Inside the flag-draped arena, retired Pittsburgh Steelers quarterback Bradshaw strode in to the theme from Fox Sports’ NFL Sunday broadcast. Bush offered updates on her family. (“Memo to the ex-president: turmoil in East Timor is no longer an excuse not to pick up your socks.”) Former New York Mayor Giuliani told people to read, write and have goals.
A speaker introduced as Mark Larson promoted courses in what he called tax-lien investing that he said could offer 18 to 25 percent annual returns. “And listen closely to the last part of this: guaranteed,” he said.
Larson and Thurston, who had people wiggle their fingers, both represented National Marketing Resources of Kearney, Missouri, according to Nash. It sells online coaching and also specializes in credit card processing, marketing and direct mail, according to its website. Telephone calls and e-mails to National Marketing weren’t returned. The speakers couldn’t be reached for comment.
Tamara Lowe talked about her rise from a drug-addicted youth and performed rap she wrote, with lyrics including, “You can shop nonstop or pop a pill/but the void won’t fill and the pain won’t kill/until you love the one that hung on the hill.”
Powell, a former U.S. secretary of state, confided it was hard returning to private life after having met kings and prime ministers. “The solution became obvious, it was perfect: I bought a Corvette,” he said, to laughter.
Most speeches lasted about 20 minutes. TD Ameritrade’s Kittell took an hour, revving up the crowd with a photo of the same model Powell said he owned. He talked about covered call options, in which someone who owns a stock sells to another investor the option to buy it. The stockowner pockets the option payment no matter what happens to the stock, he said.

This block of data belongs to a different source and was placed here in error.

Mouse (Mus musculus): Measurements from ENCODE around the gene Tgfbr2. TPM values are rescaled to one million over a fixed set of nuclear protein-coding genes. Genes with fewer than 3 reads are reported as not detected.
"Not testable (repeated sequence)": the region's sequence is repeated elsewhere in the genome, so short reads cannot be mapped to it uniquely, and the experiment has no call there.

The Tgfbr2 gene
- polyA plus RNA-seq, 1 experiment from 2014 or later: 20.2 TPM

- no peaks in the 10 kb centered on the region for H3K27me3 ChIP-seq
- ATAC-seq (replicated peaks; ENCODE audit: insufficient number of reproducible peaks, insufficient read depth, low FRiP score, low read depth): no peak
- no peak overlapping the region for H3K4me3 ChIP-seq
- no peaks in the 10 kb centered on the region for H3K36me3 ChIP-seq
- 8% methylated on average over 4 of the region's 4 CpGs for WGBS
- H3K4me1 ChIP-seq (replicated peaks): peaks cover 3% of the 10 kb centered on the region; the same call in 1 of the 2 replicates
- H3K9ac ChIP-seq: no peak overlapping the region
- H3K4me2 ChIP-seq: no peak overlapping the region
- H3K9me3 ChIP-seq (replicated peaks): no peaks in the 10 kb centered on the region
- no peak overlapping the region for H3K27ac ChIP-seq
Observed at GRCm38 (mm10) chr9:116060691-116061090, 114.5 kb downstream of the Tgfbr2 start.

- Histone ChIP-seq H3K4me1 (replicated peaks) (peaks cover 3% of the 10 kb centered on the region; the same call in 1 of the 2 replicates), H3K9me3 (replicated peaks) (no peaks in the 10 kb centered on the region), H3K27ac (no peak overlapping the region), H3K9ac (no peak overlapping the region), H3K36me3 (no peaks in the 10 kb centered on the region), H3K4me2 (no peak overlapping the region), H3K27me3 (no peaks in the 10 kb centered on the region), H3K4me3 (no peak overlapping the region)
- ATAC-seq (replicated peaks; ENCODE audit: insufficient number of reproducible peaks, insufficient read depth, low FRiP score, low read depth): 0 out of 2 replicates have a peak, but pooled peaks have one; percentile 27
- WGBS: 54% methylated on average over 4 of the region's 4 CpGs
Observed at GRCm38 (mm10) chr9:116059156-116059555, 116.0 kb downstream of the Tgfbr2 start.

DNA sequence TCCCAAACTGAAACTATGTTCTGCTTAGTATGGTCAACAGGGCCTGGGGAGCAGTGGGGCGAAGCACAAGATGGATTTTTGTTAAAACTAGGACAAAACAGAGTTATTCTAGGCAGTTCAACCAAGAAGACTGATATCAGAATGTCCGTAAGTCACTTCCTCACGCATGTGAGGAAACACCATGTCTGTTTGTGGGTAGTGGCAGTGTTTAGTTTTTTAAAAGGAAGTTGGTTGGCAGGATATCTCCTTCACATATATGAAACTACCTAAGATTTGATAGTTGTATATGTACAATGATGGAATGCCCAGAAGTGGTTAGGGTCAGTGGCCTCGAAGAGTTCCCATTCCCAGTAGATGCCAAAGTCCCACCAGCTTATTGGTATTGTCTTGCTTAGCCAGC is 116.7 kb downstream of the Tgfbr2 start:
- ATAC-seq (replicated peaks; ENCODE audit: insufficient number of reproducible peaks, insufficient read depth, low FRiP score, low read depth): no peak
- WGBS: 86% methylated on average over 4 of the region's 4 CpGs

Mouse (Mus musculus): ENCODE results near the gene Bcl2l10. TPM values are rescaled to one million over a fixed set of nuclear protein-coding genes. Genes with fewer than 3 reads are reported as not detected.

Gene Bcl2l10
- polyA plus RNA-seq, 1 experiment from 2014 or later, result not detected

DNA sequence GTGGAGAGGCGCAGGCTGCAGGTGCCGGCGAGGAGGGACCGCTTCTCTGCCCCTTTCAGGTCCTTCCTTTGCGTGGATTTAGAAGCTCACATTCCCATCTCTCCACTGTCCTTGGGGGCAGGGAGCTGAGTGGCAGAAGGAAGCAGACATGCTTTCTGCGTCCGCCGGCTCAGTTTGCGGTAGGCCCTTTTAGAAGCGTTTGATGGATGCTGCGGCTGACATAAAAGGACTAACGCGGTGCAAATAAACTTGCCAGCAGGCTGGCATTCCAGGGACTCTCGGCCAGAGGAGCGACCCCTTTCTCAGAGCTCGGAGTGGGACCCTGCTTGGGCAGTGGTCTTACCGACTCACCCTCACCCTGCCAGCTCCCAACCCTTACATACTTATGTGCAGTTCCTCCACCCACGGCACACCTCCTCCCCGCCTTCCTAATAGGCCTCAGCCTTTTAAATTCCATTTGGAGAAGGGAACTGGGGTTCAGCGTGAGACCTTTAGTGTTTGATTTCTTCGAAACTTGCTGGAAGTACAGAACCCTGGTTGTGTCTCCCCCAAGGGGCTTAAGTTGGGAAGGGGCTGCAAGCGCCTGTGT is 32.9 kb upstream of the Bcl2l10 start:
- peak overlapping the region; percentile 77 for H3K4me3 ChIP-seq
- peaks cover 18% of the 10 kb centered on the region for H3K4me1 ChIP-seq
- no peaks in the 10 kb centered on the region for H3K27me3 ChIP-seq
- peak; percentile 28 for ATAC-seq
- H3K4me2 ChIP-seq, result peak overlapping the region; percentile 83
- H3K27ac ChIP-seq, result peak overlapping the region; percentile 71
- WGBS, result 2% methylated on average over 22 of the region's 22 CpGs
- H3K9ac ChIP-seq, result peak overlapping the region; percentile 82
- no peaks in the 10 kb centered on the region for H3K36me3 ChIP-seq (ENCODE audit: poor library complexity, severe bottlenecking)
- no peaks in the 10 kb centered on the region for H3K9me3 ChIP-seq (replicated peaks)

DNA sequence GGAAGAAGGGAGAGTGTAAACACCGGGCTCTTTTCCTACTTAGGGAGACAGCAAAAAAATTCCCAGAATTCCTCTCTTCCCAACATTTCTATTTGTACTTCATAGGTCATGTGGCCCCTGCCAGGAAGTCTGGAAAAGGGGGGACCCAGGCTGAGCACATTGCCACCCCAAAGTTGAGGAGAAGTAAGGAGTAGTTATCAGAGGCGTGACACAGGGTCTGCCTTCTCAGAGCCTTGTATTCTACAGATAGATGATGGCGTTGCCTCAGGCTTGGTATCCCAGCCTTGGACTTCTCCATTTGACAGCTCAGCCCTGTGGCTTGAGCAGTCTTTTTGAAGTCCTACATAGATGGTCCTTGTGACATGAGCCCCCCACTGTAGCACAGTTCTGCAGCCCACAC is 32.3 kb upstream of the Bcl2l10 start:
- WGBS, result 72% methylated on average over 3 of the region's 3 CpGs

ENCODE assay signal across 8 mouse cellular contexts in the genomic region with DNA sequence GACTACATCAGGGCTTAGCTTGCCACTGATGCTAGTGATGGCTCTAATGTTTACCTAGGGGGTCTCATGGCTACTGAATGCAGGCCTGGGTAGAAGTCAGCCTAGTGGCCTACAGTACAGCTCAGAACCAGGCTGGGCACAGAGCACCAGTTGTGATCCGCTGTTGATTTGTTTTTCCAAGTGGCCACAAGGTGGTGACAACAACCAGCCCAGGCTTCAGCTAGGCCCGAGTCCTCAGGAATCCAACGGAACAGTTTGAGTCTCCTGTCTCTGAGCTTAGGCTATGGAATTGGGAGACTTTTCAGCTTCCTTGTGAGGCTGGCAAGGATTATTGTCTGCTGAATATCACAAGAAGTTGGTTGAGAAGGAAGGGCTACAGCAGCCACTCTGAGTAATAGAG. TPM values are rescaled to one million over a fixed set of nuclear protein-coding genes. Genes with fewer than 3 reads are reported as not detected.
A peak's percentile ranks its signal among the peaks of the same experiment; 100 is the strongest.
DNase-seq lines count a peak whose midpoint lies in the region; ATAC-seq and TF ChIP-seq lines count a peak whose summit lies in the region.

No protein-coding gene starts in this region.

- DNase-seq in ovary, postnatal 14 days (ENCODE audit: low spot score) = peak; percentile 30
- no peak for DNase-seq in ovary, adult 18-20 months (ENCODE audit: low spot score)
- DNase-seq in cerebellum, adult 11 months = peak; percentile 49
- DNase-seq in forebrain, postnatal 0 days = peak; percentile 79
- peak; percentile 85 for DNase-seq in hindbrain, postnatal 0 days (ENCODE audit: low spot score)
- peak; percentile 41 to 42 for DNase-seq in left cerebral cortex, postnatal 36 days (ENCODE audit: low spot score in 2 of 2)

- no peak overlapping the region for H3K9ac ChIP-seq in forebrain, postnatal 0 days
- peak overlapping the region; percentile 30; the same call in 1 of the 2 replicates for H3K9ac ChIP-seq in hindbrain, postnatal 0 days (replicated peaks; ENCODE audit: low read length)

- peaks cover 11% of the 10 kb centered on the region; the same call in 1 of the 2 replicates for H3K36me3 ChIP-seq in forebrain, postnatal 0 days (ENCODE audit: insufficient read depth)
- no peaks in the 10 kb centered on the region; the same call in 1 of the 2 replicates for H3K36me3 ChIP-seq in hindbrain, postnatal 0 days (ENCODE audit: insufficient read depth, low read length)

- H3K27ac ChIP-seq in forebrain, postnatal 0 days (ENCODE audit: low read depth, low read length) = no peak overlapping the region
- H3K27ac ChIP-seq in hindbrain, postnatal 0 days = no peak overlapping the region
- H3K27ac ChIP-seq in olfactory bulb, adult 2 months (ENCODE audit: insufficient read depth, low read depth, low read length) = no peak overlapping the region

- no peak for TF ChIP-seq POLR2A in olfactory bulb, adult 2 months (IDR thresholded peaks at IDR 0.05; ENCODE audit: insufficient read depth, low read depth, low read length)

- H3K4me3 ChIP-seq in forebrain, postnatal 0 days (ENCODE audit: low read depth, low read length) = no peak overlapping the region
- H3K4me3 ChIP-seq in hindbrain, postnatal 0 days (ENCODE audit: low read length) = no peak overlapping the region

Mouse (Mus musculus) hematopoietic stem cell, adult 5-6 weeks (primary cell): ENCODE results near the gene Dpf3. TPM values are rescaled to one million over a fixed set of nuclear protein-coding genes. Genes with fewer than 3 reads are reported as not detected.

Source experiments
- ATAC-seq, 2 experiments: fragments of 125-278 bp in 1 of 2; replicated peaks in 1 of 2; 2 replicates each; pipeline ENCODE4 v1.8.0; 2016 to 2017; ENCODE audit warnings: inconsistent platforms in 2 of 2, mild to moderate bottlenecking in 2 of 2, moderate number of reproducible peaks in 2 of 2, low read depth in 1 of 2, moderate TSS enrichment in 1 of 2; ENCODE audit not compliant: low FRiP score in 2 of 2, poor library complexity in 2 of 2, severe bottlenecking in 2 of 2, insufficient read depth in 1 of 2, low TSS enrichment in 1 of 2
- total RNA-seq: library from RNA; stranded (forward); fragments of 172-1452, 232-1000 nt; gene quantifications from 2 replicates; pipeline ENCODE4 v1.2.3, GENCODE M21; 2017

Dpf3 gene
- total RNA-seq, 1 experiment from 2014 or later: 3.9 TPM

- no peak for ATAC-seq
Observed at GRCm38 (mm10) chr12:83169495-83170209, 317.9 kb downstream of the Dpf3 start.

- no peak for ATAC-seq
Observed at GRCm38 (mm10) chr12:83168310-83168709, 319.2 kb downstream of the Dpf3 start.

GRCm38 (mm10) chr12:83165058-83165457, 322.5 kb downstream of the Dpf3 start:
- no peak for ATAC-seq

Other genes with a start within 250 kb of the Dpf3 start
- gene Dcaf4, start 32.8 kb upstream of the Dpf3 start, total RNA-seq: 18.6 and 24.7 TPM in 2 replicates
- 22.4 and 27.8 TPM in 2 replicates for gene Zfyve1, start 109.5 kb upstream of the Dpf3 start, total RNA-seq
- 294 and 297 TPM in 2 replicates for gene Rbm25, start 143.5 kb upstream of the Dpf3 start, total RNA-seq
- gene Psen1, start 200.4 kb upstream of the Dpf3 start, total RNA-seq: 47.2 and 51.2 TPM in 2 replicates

“How many of you would like to get a brand-new car and have the premiums take care of it from your covered calls?” Kittell asked, to whoops.
He closed with a special deal. The Investools course Investing Foundation, usually $2,245, was $99. Lights came on in the walkways. He told people to head toward the light -- and hurry, “it’s going to get crazy.” Hundreds streamed down.
For TD Ameritrade, the largest U.S. discount broker by daily trades, Investools is a “secret weapon,” Chief Financial Officer Bill Gerber said at an investor forum in Miami in February. “We have an education business that I think is very unique and helps differentiate us, that really talks about how to invest mostly in options,” he said.
Super Bowl Wager
Unlike stocks, options expire, so traders often place new orders. TD Ameritrade charges $9.99 for an order plus 75 cents for every 100 shares involved. Stock trades are $9.99. Options customers average 30 options trades and 31 stock trades a year compared with 24 stock trades for others, according to a survey released in 2010 by the Options Industry Council trade group.
Andrew Stoltmann, a Chicago securities lawyer, called Investools courses “the holy grail for a brokerage firm” because “they get people to pay large sums of money to trade one of the most profitable investment products around.”
While lucrative for brokers, options are risky for amateurs, said Mark Sebastian, a former floor trader at the Chicago Board Options Exchange who teaches at Option Pit Mentoring, which charges $1,800 for a 14-week seminar.